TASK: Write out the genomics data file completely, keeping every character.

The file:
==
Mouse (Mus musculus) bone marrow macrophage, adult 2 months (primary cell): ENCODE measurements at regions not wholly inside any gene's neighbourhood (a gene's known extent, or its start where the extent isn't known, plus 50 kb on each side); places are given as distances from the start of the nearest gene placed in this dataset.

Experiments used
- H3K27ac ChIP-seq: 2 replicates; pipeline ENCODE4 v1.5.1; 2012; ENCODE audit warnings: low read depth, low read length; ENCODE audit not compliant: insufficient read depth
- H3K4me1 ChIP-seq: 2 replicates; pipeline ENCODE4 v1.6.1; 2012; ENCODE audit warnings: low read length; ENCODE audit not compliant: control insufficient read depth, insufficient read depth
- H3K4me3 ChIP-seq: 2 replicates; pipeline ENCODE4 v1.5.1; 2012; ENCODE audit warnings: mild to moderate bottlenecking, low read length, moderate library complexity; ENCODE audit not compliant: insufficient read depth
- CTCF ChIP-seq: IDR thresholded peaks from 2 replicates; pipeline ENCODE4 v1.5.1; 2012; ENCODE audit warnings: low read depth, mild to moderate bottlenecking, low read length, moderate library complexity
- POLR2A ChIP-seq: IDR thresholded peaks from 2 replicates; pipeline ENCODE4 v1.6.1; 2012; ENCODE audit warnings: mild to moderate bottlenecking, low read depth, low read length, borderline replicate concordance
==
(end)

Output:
Mouse (Mus musculus) bone marrow macrophage, adult 2 months (primary cell): ENCODE measurements at regions not wholly inside any gene's neighbourhood (a gene's known extent, or its start where the extent isn't known, plus 50 kb on each side); places are given as distances from the start of the nearest gene placed in this dataset.

Experiments used
- H3K27ac ChIP-seq: 2 replicates; pipeline ENCODE4 v1.5.1; 2012; ENCODE audit warnings: low read depth, low read length; ENCODE audit not compliant: insufficient read depth
- H3K4me1 ChIP-seq: 2 replicates; pipeline ENCODE4 v1.6.1; 2012; ENCODE audit warnings: low read length; ENCODE audit not compliant: control insufficient read depth, insufficient read depth
- H3K4me3 ChIP-seq: 2 replicates; pipeline ENCODE4 v1.5.1; 2012; ENCODE audit warnings: mild to moderate bottlenecking, low read length, moderate library complexity; ENCODE audit not compliant: insufficient read depth
- CTCF ChIP-seq: IDR thresholded peaks from 2 replicates; pipeline ENCODE4 v1.5.1; 2012; ENCODE audit warnings: low read depth, mild to moderate bottlenecking, low read length, moderate library complexity
- POLR2A ChIP-seq: IDR thresholded peaks from 2 replicates; pipeline ENCODE4 v1.6.1; 2012; ENCODE audit warnings: mild to moderate bottlenecking, low read depth, low read length, borderline replicate concordance